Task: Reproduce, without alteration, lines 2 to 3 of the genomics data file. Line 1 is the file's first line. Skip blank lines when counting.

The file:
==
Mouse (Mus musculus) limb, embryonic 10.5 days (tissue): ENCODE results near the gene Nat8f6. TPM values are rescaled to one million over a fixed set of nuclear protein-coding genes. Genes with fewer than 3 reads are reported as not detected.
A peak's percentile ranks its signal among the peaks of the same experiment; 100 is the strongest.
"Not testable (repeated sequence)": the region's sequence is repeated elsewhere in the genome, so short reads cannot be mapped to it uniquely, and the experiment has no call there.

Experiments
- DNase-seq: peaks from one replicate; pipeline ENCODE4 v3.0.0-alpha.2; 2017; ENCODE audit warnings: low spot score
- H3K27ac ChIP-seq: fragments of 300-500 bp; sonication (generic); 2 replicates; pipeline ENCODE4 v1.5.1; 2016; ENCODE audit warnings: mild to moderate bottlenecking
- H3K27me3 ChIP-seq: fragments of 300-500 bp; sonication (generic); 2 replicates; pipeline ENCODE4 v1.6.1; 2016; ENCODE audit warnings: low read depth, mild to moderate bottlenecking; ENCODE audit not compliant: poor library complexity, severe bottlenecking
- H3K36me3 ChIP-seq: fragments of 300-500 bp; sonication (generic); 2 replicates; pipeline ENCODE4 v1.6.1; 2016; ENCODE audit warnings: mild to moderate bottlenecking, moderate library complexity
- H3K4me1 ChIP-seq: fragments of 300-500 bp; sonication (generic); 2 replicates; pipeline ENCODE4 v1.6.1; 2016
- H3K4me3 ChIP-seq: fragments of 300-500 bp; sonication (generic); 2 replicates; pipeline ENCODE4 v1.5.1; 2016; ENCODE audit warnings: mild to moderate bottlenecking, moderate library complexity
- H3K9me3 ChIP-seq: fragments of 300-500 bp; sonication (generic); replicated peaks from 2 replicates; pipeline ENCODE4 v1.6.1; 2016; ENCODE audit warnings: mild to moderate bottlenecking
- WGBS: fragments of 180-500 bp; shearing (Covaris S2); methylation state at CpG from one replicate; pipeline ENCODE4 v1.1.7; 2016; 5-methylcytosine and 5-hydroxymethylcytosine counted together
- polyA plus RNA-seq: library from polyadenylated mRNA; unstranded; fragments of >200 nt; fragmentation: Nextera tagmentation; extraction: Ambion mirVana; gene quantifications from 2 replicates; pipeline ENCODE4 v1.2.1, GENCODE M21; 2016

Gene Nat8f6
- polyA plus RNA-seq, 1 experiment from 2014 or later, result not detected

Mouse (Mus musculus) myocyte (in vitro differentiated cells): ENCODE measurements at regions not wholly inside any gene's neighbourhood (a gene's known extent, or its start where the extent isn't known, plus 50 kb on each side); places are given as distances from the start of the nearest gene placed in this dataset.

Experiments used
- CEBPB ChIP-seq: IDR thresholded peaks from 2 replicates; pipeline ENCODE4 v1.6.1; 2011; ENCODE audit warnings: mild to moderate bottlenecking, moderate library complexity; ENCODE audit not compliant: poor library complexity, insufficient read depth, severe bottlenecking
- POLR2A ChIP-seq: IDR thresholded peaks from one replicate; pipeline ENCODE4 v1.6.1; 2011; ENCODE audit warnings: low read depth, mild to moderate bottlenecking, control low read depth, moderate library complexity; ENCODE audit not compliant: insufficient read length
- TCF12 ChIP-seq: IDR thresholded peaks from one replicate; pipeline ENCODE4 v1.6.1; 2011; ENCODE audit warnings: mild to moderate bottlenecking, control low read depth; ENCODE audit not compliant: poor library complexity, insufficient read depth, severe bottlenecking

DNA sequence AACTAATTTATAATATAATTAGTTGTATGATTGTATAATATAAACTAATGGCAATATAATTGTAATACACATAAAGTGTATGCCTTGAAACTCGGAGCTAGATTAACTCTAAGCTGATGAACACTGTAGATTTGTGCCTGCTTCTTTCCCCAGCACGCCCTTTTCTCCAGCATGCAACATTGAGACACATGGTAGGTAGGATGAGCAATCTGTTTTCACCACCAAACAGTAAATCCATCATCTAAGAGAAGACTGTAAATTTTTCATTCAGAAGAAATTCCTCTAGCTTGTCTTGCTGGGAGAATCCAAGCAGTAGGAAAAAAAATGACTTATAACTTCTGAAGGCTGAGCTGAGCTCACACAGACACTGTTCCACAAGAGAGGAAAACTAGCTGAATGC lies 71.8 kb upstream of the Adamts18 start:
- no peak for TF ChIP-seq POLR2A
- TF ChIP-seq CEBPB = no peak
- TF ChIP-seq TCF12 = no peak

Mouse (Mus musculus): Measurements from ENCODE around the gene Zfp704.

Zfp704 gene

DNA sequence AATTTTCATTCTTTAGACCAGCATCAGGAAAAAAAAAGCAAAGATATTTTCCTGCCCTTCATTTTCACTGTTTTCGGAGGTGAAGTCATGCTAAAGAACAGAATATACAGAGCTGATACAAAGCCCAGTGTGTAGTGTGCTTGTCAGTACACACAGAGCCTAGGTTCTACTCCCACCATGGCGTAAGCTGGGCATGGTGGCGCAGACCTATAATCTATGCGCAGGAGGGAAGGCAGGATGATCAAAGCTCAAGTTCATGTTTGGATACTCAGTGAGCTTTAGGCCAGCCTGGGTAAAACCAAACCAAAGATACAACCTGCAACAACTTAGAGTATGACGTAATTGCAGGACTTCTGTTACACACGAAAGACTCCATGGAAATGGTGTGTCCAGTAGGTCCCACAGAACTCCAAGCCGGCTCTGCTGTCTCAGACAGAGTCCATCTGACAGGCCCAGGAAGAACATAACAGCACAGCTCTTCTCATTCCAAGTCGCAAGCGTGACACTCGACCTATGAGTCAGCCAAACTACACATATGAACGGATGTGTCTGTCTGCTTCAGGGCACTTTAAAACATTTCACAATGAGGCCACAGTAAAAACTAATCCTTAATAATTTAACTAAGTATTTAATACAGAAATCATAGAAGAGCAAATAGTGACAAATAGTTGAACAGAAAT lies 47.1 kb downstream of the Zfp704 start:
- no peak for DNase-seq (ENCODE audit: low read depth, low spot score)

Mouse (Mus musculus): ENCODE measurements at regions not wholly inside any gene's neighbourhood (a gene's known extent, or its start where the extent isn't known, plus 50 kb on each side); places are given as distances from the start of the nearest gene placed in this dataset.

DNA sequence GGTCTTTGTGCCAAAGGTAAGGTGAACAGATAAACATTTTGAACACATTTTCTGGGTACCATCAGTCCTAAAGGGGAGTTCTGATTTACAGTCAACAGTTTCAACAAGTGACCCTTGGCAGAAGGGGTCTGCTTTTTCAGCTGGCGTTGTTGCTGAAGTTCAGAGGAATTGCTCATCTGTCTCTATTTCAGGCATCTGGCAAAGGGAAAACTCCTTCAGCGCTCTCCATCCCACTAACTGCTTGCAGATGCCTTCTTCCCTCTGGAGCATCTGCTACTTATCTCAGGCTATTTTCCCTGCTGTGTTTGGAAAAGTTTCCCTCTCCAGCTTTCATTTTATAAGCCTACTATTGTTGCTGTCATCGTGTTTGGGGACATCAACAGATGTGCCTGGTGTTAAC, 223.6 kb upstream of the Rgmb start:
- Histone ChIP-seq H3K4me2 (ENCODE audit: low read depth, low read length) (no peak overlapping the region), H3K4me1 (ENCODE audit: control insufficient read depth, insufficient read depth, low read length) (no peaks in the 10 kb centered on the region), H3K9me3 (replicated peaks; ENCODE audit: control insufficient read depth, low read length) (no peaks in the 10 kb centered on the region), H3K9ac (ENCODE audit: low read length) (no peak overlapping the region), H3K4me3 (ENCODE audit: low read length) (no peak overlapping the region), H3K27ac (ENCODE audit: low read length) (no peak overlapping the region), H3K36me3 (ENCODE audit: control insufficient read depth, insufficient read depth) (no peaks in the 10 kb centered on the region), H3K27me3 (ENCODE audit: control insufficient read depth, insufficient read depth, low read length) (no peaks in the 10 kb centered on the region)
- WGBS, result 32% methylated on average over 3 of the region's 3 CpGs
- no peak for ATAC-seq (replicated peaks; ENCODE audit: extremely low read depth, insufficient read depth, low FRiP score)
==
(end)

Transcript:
A peak's percentile ranks its signal among the peaks of the same experiment; 100 is the strongest.
"Not testable (repeated sequence)": the region's sequence is repeated elsewhere in the genome, so short reads cannot be mapped to it uniquely, and the experiment has no call there.